Photography in the Neath


Allow me to speculate on something I’ve observed. Let me preface by saying that I have seen no evidence that this is more than an oversight but as the subject is my field of study I noticed it and the ramifications could be quite interesting. This is not to nitpick but to create a narrative reason for an anachronism.

The date is 1893.
It is repeatedly mentioned that photographs encountered in the Neath are daguerreotypes, a process introduced in 1839 and perfected by the 1850’s. By the 1890’s it was barely used, having been virtually entirely replaced decades before by ferrotype, ambrotype, wet-plate and, by 1893 dry-plate glass. By 1889, Eastman Kodak was producing rolls of celuloid film and amateur photography had exploded with the introduction of the original Kodak the year before. Assuming that post-lapsarian London suffered from technological stagnation and is 30 years behind the surface they’d be ca. 1860’s: Solidly in the wet-plate photographic era.

So, why the prevalence of daguerreotypes?
If you’ve ever seen a daguerreotype there’s a particular quality that makes them different from any other medium: they’re perfectly reflective. The substrate is made of copper plated with highly polished silver. In fact, image quality is directly tied to how well the plate is polished. The photograph is a fine silver/mercury amalgam sitting on the surface of a mirror. This is why the daguerreotype was referred to as a &quotmirror with a memory&quot contemporaneously.

Given certain groups interests in mirrors, does photography actually hold more power in the Neath than we’re aware of? What exactly does concentrating the image of an individual onto the surface of a mirror do?

I leave you with that.
Yr. Obd. Srvt.

Dr. E.J. Hamacher

An excellent theory! But, looking through the archives, almost all the mentions of daguerrotypes are specifically -old- pictures - pictures of people when they were young, that sort of thing. More recent pictures are just called “photographs” - and can be specifically seen to be thin and flexible rather than weighty plates.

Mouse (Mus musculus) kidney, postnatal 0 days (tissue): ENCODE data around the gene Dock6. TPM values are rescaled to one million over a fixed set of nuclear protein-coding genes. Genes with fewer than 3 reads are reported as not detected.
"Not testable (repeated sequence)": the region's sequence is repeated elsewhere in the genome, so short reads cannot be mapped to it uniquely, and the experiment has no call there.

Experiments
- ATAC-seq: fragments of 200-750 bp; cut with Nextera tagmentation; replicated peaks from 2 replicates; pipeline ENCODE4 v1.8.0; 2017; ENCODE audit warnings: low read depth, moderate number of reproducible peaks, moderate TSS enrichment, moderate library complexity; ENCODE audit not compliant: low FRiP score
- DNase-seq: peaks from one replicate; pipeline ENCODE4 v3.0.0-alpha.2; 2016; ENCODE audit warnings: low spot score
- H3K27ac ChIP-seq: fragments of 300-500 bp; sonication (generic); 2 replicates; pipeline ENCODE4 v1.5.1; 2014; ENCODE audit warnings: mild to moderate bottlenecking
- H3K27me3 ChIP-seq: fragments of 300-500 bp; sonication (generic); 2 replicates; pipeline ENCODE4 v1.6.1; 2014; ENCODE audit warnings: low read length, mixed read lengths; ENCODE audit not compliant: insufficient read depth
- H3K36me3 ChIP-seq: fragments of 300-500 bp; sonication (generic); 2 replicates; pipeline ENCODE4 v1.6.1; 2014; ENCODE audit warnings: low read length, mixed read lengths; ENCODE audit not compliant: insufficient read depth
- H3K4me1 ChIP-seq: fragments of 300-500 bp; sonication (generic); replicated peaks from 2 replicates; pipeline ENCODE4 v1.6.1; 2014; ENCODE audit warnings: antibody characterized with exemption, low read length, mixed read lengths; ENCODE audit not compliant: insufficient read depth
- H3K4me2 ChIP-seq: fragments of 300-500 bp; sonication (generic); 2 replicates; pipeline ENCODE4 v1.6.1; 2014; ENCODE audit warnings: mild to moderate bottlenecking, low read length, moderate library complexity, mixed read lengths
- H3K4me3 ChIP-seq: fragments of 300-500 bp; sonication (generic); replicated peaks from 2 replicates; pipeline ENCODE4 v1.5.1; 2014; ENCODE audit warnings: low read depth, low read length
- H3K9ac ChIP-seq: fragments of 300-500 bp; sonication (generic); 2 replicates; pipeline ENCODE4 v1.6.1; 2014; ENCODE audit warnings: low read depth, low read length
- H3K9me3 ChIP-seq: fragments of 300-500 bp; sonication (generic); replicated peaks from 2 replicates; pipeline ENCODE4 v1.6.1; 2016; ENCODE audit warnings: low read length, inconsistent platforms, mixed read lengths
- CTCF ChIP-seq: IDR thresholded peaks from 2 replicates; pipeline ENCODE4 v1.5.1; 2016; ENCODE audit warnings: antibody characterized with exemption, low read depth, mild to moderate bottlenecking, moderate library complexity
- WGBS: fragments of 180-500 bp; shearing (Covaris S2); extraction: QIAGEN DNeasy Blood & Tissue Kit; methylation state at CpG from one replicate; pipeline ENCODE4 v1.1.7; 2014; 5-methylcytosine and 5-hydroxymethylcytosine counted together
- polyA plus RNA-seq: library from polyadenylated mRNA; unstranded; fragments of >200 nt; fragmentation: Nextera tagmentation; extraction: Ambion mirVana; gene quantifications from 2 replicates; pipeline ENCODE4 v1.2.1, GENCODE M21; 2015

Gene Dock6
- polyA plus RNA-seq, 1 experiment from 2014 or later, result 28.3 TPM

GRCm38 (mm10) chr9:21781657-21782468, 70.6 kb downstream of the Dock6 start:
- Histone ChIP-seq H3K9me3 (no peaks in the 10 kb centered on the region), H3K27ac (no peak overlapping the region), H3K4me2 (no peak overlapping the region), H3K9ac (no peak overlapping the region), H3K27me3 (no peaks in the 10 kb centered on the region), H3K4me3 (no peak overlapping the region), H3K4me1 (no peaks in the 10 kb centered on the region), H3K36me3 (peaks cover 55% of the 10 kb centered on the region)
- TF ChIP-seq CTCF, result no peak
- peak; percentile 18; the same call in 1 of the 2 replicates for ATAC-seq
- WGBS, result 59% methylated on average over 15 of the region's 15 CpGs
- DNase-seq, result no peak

I’m generally assuming future advances in sciences as complex as, y’know, plastics, electronics, et al, are going to be progressively slower, hampered as we enter the 20th century by… um… the general lack of non-predatory exchange of trade in goods or ideas, overall madness/malaise, etc.

Of course, something more astonishing and terrible might be discovered instead…
edited by bitterhorn on 2/16/2015

Interesting. All I can add is that The Eye and the Camera card mentions that &quotthe young art of photography is especially difficult in the dimness of the Neath.&quot My very limited understanding of how daguerrotypes are created indicates that one would have similar problems in either medium, but perhaps this is relevant?

The only other mention of which I am aware is hiring a photographer at the Newspaper (Lyme or the Prudent Photographer).

You may be correct, Sir Tanah-Chook, in your suggestion that the daguerreotypes found around the Neath are vestiges of an earlier time. Honestly, when a reference to the sepia tone to the daguerreotype appeared I just assumed the term was being mis-used for flavour, which is fine - it’s a lovely esoteric word.
I still posit that even the historical daguerreotypes may hold more secrets dealing with mirrors than we’re aware.